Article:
Nestled on the east coast of Africa sits Kenya, one of the continent's most quintessential destinations. From stunning natural areas such as Maasai Mara and the Great Rift Valley to friendly locals and bustling urban markets, Kenya won't disappoint visitors with its beauty, openness, and warm personality.
But beyond what's marketed in travel magazines, Kenya is a rapidly developing and growing its economy and middle class. Additionally, its relative stability has allowed for several industries to take hold and develop further, and has made travel to the area fairly safe (though, we still recommend checking the U.S. State Departments travel warnings frequently).
What this means for you is that your internship won't just introduce you to a new industry. It'll also give you context of what it means to work in this industry -- be it architecture, tourism, environmental protection, healthcare, marketing, IT, or international relations -- within a growing economy and a culture totally unlike your own.
Intern in Kenya, and we promise you'll fall in love.
Photo Credit: Akarshan Kumar
Due to the big assortment of animals in Kenya, there is a huge pull for internships focusing on wildlife and nature. Conservation studies can either focus on the animals or the environment (or both!). Being able to contribute to Kenya’s natural beauty is a great opportunity for interns to immerse themselves into the culture.
As Kenya has a history with HIV/AIDS, interns can work in the medical field to aid the local population. Tasks may include shadowing doctors and physicians, education the locals on safe practices, and assisting nurses with work on patient vitals.
With the country’s emerging economy, microfinance models are aiding local people to establish a trustworthy loan system. Interns can aid in this sector by conducting market research, implementing microfinance as a tool in communities, and working with staff on the business end as well as the local community on the social end.
Where and When to Look for Internships
When thinking about an internship in Kenya, you should consider what type of internships really speaks to you. While the country boasts so many different sectors, being in a city will be more important if you are focusing on business or international relations, whereas being in a rural area will be better for conservation studies, biology, or environmental studies.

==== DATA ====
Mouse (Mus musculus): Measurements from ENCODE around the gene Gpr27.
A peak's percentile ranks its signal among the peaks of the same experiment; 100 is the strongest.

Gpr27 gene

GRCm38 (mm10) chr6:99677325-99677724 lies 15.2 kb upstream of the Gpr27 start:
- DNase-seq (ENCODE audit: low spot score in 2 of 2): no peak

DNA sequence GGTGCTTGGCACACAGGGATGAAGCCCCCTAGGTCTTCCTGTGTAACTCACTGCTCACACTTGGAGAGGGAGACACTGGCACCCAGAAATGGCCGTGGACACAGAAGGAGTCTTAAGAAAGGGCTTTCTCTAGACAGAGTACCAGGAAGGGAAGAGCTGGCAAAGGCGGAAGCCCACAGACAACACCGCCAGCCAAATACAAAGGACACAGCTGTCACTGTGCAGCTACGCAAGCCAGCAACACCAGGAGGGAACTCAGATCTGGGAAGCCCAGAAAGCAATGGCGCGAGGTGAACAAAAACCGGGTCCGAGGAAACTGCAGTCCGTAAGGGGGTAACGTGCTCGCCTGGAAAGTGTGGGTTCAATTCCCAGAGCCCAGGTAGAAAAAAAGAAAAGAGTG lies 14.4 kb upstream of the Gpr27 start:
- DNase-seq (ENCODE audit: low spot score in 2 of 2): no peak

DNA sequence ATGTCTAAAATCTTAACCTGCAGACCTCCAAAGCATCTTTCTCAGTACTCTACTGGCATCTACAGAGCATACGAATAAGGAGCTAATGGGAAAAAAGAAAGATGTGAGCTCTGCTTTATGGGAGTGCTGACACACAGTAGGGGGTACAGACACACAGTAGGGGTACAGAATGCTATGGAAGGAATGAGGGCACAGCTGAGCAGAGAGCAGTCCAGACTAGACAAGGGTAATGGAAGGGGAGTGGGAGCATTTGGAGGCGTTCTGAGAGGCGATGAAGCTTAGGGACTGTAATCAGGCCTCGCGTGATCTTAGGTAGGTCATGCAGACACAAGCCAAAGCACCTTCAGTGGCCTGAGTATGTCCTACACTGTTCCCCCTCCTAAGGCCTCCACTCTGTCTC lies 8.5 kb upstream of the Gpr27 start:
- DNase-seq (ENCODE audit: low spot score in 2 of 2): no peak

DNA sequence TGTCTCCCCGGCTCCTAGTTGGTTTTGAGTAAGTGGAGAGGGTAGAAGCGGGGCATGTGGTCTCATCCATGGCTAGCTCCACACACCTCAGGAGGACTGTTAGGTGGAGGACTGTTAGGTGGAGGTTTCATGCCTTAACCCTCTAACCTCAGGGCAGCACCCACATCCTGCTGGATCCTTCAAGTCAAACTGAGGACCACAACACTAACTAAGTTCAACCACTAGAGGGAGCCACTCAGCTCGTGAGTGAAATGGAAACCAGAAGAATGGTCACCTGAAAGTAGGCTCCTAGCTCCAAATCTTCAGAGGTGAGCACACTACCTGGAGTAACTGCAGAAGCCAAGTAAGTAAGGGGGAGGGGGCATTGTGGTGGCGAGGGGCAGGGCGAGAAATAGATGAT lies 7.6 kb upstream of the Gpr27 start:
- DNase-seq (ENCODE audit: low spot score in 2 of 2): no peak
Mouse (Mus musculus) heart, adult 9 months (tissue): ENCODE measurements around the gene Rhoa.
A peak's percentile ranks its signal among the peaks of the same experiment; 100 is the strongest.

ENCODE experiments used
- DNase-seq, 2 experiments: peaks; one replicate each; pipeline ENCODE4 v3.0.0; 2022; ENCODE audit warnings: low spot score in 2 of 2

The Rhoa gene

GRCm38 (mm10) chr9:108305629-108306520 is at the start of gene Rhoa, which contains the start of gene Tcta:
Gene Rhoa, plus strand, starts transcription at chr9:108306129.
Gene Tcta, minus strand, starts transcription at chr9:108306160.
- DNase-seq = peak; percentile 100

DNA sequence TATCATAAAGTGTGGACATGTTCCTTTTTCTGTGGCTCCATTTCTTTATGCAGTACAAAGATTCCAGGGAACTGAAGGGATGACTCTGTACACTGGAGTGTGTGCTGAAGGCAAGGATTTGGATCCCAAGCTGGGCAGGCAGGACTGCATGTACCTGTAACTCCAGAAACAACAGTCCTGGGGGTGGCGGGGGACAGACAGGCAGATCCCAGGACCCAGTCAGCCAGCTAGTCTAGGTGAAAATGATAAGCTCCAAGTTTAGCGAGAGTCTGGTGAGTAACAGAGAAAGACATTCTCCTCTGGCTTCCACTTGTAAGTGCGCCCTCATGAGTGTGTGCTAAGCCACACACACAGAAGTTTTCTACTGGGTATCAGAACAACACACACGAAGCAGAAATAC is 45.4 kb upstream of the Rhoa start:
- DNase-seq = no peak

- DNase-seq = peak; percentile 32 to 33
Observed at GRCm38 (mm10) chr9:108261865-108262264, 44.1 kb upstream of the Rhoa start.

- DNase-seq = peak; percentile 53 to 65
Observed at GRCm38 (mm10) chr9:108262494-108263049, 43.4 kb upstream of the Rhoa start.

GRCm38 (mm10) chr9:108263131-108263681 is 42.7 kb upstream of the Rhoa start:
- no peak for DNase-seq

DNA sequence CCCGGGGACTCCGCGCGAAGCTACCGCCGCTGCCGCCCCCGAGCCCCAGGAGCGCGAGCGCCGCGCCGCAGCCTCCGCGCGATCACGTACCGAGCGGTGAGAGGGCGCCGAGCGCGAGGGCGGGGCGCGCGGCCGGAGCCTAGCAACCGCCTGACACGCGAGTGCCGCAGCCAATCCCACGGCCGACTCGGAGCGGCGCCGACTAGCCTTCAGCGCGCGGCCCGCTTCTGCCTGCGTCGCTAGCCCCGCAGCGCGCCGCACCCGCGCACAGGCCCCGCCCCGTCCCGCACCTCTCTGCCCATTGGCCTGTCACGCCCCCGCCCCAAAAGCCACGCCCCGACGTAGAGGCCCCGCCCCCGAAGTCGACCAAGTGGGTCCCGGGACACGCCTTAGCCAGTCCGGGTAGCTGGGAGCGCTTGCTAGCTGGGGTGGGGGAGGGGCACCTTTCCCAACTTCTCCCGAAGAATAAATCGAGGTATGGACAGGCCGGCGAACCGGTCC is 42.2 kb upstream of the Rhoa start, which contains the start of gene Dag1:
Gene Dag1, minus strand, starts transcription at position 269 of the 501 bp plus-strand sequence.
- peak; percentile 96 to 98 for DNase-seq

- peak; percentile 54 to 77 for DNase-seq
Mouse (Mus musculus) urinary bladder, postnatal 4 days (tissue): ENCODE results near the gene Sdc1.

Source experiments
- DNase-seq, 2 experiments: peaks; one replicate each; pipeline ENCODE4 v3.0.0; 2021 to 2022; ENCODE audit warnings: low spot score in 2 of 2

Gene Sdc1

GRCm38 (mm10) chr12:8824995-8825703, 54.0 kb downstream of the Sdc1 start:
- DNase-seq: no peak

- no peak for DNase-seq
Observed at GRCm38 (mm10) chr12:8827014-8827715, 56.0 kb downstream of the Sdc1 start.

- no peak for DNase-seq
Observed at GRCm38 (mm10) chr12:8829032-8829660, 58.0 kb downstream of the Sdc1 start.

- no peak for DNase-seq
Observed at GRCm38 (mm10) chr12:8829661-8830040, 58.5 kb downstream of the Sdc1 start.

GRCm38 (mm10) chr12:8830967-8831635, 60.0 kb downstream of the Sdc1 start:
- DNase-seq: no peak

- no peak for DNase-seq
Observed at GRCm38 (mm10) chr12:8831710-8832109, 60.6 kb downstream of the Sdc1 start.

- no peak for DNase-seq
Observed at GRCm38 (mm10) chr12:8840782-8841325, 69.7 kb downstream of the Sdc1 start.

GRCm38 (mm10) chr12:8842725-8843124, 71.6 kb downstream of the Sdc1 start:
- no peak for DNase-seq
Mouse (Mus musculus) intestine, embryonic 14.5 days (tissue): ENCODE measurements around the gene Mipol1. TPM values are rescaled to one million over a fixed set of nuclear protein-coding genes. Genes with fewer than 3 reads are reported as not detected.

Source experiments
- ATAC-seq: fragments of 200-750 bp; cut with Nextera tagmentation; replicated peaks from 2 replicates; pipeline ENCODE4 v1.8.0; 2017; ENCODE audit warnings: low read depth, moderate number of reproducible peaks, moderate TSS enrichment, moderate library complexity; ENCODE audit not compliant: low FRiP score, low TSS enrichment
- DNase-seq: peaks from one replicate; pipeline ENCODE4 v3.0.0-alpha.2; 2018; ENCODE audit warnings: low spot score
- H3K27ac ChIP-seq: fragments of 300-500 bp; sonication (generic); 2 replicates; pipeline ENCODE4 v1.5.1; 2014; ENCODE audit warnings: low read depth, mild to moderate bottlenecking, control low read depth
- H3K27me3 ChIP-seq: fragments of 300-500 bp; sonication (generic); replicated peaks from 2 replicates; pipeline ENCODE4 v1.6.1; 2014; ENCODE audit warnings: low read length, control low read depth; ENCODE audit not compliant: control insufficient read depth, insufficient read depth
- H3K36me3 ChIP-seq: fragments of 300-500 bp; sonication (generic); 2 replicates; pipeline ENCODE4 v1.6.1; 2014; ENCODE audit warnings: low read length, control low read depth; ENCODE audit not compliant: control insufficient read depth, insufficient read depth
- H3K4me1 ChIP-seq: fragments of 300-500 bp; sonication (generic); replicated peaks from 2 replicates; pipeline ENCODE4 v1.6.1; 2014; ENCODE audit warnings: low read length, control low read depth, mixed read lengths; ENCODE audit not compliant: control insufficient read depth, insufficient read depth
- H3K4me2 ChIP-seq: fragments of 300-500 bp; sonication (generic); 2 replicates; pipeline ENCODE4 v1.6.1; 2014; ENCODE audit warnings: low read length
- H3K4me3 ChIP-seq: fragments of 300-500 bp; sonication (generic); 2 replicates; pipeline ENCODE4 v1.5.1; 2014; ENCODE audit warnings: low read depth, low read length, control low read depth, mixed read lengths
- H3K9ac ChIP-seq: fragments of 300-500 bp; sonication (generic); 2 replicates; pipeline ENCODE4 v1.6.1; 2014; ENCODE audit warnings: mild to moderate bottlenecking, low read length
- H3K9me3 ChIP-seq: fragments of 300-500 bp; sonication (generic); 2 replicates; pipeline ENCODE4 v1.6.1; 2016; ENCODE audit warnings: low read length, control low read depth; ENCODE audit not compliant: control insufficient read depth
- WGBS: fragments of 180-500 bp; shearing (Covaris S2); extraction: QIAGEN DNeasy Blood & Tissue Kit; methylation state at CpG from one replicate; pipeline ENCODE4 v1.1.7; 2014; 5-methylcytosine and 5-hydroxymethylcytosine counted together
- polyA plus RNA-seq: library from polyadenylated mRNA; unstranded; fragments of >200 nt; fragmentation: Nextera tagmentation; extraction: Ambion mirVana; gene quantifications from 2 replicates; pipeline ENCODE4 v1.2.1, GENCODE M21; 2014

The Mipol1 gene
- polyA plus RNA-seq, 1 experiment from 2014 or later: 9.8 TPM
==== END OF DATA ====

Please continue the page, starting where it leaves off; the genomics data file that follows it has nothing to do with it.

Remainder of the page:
You can choose to go to Kenya as your schedule permits, however you should keep in mind the length of time that you would like to be there for. You will get the most out of your time if you dedicate on average one to three months on site, so going over a school break may align best with an internship overseas.
Work environments will vary depending on what type of internships you are doing and whether you are in a rural or urban area. Internships in cities will have more structure whereas ones in the country side may be more flexible.
Work culture in Kenya is based on the concept harambee, which addresses mutual assistance, responsibility and community. So respect for family, community, and the elders is always something to keep in mind.
Work and Labor Laws
Internships are typically unpaid in Kenya although there are a few that may be paid or offer a stipend depending on the sector. If an internship is not paid, generally other things will be included in the program fee such as meals, housing, or excursions.
All visitors going to Kenya are required to have a visa (which can easily be obtained). A one-entry visa valid for 90 days can be paid when arriving to Kenya for $50 USD, although it is advisable to obtain it beforehand.
If you are going to get it there then you should make sure to bring cash to pay for it. As usual, you should also make sure that your passport is valid for six months after your last day in the country.
Kenya is a very affordable country, especially compared to the United States or countries in Europe. Your money will go a long way. The average cost of an inexpensive meal for one person costs $2.84 USD. On that note, meals in Kenya will also be fairly large and will fill you up with no problem! A one-way ticket for public transportation costs on average around 47 cents USD.
Foreign imports, like sunscreen or cereal, however, will cost you a little more than you're used to at home.